Check back for more detail on the Madlug story next week, and in the meantime if you’d like purchase your own Madlug bag, and in so doing help give dignity to a child in the care system, you can visit the Madlug site, where you can choose from a range of bags.
Lucas Parks is the guest on this week’s episode of the podcast. Lucas is pastor of Village Church in East Belfast, and is country director for the Acts 29 Church planting network in Ireland.
In this first part of our conversation (part two is next week), Lucas gives an update on his health (he’s recently come through a gruelling season of treatment for throat cancer) and talks about how someone who grew up between County Armagh and the US, came to be planting a church in Belfast.
He talks about some of the people who influenced him in his Christian life, including a youth pastor who noticed leadership potential and encouraged him to develop in ministry.
*That saying we couldn’t quite remember:
If you want to go fast, go alone; if you want to go far, go together.
For your reflection:
What do you think of the discussion of relational leadership? Are you a naturally relational leader?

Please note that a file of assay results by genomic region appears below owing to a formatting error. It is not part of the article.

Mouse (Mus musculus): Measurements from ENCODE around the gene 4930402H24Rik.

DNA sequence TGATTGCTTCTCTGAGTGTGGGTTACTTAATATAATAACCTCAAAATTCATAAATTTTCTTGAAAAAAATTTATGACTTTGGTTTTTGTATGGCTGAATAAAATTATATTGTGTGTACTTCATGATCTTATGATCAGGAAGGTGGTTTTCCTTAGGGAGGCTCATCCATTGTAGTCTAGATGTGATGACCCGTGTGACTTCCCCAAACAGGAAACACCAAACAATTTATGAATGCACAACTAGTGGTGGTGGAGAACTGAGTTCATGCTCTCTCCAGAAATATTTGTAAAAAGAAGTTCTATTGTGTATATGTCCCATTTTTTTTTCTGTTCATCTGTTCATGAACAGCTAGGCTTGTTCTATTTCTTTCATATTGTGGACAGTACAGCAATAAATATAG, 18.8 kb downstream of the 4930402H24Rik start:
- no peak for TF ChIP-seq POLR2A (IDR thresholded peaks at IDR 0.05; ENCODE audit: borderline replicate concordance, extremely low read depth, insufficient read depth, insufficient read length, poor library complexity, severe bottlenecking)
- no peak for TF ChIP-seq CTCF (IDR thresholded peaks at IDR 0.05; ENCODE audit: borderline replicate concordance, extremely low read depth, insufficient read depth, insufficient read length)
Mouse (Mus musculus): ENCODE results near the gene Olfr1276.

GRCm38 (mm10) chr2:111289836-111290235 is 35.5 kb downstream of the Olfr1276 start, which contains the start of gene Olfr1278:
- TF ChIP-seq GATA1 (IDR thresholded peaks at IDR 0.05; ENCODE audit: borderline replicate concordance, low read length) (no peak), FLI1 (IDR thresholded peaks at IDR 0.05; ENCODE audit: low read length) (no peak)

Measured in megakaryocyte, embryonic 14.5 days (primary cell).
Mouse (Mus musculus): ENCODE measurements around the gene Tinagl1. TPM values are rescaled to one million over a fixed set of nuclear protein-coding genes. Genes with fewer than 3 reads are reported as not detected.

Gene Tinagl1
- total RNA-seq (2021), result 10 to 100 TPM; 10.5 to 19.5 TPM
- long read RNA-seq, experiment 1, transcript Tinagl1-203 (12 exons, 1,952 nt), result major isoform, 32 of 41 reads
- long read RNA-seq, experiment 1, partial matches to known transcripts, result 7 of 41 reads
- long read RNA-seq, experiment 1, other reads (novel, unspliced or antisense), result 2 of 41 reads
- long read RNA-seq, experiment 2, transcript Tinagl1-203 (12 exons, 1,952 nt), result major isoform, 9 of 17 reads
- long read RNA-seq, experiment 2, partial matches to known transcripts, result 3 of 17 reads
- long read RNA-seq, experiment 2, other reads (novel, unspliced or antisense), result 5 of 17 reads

This week Rick Hill continues his story, chronicling his move to church-based youth ministry, in Carnmoney Church. He talks about the part played by a couple of his bosses – Helen Warnock in his time with Scripture Union, and John Dickinson, at Carnmoney.
After five years in Carnmoney Rick was appointed to his current role. This was a move away from a focus on one local congregation to working across the wider denomination in a specific area. At the same time he has continued to contribute to the life of his local church (he is part of the eldership team in a new church plant).
He talks about some of the challenges of leading as a young person in an environment where leaders tend to be older, including learning how to begin about appropriate change.
During the conversation we talk about some of the ways generations may lead differently. Rick describes how he values consistency and commitment: leadership is who he is rather than what he does.
Among some of the leadership ideas Rick discusses are the idea that influence is greater than authority and proximity trumps distance. Both of these elements point to the importance of relationship to leadership. He also talks about the value of leading out of vulnerability.